I am thinking a lot about language these days.
Thinking in English, if you're wondering. Because English is my only language.
In elementary school, a school transfer caused some temporary blip, and I missed out on French entirely. I assumed I'd fallen behind so far I could not catch up. I was afraid of being behind and never signed up for French at all.
I know more Spanish than French now, which is not a lot. Not so much that I can order in Spanish at Paraiso Tropical, my neighbourhood Latin food store. Not so much that I feel confident to say 'hola' when I enter or 'gracias' when I leave.
Language and confidence have a lot to do with each other. Fluency builds self-esteem and pride.
In Guatemala, I learned quickly. Mostly, I learned the numbers and how to say 'yes' and 'no.' I learned to say 'I'm just looking.' I still remember that phrase. Mine was a transactional Spanish. Survival Spanish.
I know what it is like to feel alienated by language, but I don't know what it is like to feel alienated from my language. I don't share that experience with so many Indigenous people in our country.
Saturday afternoon I am listening to Lana Whiskeyjack's artist talk.
Her show, the name of which I cannot pronounce, has just opened at the Bleeding Heart Art Space. She is telling us about these beautiful women she has painted and photographed. She is telling us stories of strength and resilience; power and grace. Then she speaks of language.
In residential schools, her ancestors were told not to speak their mother tongue. They were punished if they spoke it. I've heard of this particular indignity many times lately. How children had their language stolen from them. How children would return to their parents unable to communicate.
The Sunday before I am at church and Sunny is telling us why he prayed in Cree. How his mother was one of those children who lost her language. How she was unable to pass this on to him. How late in life, Sunny discovered a Cree class and has been learning now for three years. He beams with pride telling us this. It's an emotional testimony.
I hear these stories and wonder what it be like to have no shared language with my own children? What is it like for our indigenous people who have had their language stolen from them? What precious understandings are wrapped up in a particular language? What might I learn about the earth and love and people and my Creator from Cree? Are there lessons English cannot teach me?
Lana Whiskeyjack tells us how the English translation of this or that term doesn't do it justice. She tells us how the word for eyes also speaks of heaven.
I wonder whether English is a thin language–a sieve where meaning slips through.
I imagine Cree as a language resting high up in the tree that English tries to climb with poetry.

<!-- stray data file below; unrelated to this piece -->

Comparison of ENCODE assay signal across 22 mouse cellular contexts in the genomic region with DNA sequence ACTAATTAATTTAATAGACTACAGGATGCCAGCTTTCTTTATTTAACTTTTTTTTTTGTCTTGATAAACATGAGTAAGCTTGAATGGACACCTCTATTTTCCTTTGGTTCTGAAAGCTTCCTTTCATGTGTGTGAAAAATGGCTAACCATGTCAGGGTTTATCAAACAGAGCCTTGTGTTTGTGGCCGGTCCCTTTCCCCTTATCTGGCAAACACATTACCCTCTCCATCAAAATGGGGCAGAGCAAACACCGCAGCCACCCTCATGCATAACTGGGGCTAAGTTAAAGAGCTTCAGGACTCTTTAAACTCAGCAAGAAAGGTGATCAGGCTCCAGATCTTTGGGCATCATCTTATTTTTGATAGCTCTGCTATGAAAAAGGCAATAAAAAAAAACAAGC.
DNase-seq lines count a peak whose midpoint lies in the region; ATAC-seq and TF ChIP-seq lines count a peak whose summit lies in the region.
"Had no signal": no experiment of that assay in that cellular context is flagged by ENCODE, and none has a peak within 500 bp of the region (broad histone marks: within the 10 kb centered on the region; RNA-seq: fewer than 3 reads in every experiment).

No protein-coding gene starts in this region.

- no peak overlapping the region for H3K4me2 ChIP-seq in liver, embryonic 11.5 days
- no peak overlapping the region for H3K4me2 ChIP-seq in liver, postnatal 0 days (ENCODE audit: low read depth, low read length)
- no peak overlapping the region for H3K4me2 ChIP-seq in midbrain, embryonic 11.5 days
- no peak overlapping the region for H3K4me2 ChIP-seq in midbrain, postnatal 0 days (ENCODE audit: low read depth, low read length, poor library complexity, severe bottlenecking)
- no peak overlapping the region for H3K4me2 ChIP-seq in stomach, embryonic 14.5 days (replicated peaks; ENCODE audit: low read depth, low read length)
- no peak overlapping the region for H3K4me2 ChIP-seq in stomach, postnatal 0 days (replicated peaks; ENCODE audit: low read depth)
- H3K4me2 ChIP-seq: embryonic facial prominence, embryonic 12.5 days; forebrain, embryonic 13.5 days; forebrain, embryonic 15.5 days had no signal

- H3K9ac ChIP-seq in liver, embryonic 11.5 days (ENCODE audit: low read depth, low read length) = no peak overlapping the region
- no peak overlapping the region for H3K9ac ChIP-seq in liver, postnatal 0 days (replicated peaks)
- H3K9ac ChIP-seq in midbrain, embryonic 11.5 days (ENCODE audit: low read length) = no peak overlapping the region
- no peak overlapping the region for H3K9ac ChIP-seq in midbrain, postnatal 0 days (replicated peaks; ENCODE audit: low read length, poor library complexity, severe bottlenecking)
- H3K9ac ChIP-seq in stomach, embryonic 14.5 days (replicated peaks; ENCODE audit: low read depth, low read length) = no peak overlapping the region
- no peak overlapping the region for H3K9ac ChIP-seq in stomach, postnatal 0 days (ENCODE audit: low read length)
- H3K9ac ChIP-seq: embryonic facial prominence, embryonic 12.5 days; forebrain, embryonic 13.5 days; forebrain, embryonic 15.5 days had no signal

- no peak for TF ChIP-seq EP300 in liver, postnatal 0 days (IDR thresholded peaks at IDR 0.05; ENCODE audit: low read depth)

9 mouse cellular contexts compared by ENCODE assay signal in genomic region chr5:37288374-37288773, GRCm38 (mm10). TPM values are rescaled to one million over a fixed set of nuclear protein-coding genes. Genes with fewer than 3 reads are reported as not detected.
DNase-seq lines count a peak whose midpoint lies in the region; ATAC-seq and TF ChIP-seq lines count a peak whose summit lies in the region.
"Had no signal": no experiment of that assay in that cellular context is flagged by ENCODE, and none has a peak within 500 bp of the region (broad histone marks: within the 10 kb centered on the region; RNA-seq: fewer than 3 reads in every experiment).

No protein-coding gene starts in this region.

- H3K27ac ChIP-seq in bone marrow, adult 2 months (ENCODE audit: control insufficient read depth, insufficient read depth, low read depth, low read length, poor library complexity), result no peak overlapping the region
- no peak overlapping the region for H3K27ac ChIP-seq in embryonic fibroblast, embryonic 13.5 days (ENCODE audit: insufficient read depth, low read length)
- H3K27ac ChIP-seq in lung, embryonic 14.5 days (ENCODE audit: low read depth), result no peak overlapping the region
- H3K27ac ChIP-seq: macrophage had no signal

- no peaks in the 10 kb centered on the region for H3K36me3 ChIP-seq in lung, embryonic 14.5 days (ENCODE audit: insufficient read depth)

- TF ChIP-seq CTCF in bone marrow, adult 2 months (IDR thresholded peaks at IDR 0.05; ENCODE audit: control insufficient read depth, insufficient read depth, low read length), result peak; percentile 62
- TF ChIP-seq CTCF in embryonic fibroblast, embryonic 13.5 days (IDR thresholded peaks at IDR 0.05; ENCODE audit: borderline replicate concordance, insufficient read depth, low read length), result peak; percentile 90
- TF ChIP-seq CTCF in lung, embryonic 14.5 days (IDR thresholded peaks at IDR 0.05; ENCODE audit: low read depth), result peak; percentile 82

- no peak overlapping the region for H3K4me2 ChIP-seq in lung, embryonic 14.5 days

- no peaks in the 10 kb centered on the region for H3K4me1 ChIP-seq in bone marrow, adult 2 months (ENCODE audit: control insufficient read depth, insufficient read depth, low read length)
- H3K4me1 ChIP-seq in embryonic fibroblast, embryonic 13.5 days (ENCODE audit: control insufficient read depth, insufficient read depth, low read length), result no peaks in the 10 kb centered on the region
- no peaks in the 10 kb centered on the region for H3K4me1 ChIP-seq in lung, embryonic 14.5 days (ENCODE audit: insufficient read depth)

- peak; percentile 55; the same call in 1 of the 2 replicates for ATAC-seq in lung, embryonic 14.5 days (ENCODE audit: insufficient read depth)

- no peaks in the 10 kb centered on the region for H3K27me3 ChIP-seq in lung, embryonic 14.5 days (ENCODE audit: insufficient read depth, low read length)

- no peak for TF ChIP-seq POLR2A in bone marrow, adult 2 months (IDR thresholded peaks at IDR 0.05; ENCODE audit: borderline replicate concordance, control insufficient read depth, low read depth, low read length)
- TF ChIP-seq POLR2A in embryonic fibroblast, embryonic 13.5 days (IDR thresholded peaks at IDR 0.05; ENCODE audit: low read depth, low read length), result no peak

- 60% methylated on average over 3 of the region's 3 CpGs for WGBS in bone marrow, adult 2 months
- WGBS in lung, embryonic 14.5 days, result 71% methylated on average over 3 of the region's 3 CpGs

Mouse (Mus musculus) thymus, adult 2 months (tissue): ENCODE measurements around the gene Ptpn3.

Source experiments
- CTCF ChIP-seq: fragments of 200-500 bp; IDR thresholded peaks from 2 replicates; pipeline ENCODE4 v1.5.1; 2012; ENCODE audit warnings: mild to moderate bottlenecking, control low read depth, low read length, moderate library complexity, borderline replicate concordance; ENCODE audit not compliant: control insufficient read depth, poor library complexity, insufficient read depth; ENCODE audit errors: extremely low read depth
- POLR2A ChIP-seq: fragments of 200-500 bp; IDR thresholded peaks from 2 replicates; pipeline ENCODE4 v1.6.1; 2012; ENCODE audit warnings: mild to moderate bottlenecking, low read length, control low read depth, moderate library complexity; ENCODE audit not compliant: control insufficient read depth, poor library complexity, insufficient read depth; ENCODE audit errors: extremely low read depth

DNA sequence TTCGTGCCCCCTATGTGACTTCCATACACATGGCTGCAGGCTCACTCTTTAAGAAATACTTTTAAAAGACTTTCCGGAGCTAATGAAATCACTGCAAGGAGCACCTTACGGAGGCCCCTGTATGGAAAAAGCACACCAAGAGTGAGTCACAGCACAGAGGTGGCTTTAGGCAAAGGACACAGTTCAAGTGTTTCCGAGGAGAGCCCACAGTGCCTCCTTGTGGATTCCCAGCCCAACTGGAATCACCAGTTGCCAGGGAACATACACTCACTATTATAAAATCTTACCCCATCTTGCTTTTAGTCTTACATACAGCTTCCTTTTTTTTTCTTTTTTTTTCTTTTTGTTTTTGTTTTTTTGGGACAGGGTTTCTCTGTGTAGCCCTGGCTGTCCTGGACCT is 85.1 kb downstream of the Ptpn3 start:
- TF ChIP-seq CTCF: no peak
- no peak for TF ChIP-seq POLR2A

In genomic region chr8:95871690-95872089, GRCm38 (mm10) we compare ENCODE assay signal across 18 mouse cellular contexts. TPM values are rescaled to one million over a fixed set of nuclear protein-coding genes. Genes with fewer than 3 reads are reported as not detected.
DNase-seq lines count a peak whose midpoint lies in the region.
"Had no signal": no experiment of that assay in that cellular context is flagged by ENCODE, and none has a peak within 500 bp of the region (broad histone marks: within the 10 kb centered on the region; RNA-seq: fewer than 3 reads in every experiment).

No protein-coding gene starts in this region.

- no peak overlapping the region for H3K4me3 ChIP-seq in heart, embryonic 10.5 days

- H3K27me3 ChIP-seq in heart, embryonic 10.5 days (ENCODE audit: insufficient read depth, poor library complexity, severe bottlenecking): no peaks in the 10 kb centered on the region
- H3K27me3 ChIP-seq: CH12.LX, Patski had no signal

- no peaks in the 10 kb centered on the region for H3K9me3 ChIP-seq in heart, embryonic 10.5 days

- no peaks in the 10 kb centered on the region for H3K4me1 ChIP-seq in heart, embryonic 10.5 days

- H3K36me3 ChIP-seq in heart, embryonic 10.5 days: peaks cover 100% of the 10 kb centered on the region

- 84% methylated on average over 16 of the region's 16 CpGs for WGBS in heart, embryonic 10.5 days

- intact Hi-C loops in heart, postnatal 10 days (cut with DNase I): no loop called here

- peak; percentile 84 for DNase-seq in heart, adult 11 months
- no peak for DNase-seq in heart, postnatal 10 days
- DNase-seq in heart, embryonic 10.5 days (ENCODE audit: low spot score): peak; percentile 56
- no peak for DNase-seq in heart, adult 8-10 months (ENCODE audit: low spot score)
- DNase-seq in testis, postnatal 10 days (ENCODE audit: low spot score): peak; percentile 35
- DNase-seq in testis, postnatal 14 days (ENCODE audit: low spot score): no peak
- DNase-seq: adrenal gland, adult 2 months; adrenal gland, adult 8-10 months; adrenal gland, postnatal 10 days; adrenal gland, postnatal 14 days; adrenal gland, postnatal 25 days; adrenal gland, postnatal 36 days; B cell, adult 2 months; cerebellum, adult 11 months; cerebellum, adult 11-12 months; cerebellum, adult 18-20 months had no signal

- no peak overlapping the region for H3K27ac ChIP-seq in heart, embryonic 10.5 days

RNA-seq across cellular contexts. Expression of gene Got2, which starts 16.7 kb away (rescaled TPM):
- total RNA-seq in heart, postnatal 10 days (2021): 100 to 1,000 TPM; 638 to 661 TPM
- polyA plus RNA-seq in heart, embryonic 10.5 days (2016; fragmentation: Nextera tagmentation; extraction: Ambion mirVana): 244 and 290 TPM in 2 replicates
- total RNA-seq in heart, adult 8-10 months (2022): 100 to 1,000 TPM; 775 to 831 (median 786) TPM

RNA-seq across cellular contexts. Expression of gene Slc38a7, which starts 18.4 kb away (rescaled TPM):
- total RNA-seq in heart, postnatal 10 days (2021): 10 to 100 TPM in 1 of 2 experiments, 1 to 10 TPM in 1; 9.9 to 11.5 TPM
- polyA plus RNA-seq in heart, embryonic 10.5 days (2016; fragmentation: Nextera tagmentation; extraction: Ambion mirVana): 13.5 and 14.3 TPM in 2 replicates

Lana Whiskeyjack shows us the tattoo on her forearm. Syllabics, the characters of her Cree language, are there in a star formation–there to remind her always.
I notice her leggings, marked with what I assume are more Syllabics. Someone confirms this later.
What does it mean to love language in this way? To tattoo it on your arm?
It has always struck me that in the Bible, language is used to divide us, and to unite us again. At Babel, language becomes a curse, driving us out to the corners of the earth and crippling us with misunderstanding. At Pentecost, God pulls us together by speaking every language. We speak each others' languages in one massive miracle. The fire of the Holy Spirit rests on heads in the form of tongues. Tongues ablaze. When the Holy Sprit visits people later on in the story, in the book of Acts, they speak in strange new tongues. The language of heaven? Language that transcends all language, perhaps?
The name of Lana Whiskeyjack's show is "beautiful women". Or it is "women who are beautiful". But really, it is neither. The correct name of her show is "kâ-katawasisicik iskwêwak". I still cannot pronounce it, but it sounds like honey on Darlene's tongue as she lays it out for us. So let us go with that name. Let us try to learn that name together.
Let that name be the horizon that calls us forward. That Cree name.
May we honour the language that has survived such pain. A language weaved like vines into sacred knowledge much older than our Western ways of dominating this land.
Not long ago on this blog, I told you I am a white guy who has no idea what he is doing. That is still true, but I am determined to learn.
One of the first things we learn is language.
Lana Whiskeyjack's show, kâ-katawasisicik iskwêwak, is open Thursdays from 6 PM - 8 PM and Saturdays from 11 AM - 3 PM at Bleeding Heart Art Space.